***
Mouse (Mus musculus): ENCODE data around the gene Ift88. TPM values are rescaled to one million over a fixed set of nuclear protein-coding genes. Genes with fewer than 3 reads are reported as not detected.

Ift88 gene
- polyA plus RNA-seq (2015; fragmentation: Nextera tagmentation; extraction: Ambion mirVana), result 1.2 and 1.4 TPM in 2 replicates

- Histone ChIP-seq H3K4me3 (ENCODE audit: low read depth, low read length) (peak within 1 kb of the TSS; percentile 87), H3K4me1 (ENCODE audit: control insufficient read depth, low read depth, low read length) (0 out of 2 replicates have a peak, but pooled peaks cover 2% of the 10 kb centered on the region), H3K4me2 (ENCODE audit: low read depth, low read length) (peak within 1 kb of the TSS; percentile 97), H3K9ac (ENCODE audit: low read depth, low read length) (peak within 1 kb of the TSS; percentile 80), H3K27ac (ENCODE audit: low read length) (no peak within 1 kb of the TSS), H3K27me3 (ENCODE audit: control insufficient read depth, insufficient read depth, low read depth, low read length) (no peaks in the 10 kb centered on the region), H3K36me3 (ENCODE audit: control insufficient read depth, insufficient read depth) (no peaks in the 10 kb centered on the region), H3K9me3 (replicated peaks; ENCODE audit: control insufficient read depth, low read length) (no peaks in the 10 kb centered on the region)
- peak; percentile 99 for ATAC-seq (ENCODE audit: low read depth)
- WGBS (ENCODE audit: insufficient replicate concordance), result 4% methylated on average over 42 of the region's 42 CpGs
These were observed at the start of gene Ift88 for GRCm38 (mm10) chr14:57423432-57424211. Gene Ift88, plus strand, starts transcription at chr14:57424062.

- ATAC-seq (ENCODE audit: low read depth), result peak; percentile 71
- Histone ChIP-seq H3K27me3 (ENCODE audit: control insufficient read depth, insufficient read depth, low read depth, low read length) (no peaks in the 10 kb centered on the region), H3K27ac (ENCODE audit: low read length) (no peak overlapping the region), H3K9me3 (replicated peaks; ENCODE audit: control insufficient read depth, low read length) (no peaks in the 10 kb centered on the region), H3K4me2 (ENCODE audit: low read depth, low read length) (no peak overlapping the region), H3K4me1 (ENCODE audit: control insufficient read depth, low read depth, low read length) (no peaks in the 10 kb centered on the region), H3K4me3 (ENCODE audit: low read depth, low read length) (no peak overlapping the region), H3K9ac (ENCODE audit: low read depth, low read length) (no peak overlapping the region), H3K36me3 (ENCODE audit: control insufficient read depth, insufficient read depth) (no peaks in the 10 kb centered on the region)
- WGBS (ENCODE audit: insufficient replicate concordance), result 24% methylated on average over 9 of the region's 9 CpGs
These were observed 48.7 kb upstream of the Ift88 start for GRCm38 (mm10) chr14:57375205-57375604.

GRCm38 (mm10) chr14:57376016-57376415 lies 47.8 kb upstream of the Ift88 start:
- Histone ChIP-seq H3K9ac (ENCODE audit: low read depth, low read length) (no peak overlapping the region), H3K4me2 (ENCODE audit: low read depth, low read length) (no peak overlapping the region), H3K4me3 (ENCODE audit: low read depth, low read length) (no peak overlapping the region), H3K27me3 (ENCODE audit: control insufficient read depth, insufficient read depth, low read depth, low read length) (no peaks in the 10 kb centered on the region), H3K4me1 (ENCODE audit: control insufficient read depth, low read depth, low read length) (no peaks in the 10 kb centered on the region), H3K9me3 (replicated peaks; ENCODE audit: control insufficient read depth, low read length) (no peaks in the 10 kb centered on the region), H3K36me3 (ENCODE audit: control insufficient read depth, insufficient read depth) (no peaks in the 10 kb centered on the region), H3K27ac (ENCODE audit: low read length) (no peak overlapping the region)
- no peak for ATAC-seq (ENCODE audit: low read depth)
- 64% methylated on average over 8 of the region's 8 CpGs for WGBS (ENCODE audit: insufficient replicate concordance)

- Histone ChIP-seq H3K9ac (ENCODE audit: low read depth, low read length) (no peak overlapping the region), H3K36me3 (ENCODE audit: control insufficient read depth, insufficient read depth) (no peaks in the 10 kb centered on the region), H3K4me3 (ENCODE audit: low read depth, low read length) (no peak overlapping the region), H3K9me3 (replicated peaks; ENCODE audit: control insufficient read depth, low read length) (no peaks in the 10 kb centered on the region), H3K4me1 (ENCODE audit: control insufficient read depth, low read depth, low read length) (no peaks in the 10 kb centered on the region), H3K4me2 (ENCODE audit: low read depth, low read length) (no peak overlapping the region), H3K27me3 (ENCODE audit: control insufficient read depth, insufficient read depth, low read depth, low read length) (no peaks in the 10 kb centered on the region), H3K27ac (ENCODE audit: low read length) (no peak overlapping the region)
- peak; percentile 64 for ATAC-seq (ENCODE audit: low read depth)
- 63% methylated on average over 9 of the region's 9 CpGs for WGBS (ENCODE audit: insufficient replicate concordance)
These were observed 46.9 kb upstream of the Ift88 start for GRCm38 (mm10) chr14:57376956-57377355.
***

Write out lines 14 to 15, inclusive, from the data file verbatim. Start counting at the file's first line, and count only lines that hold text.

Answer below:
- no peak for ATAC-seq (ENCODE audit: low read depth)
- 64% methylated on average over 8 of the region's 8 CpGs for WGBS (ENCODE audit: insufficient replicate concordance)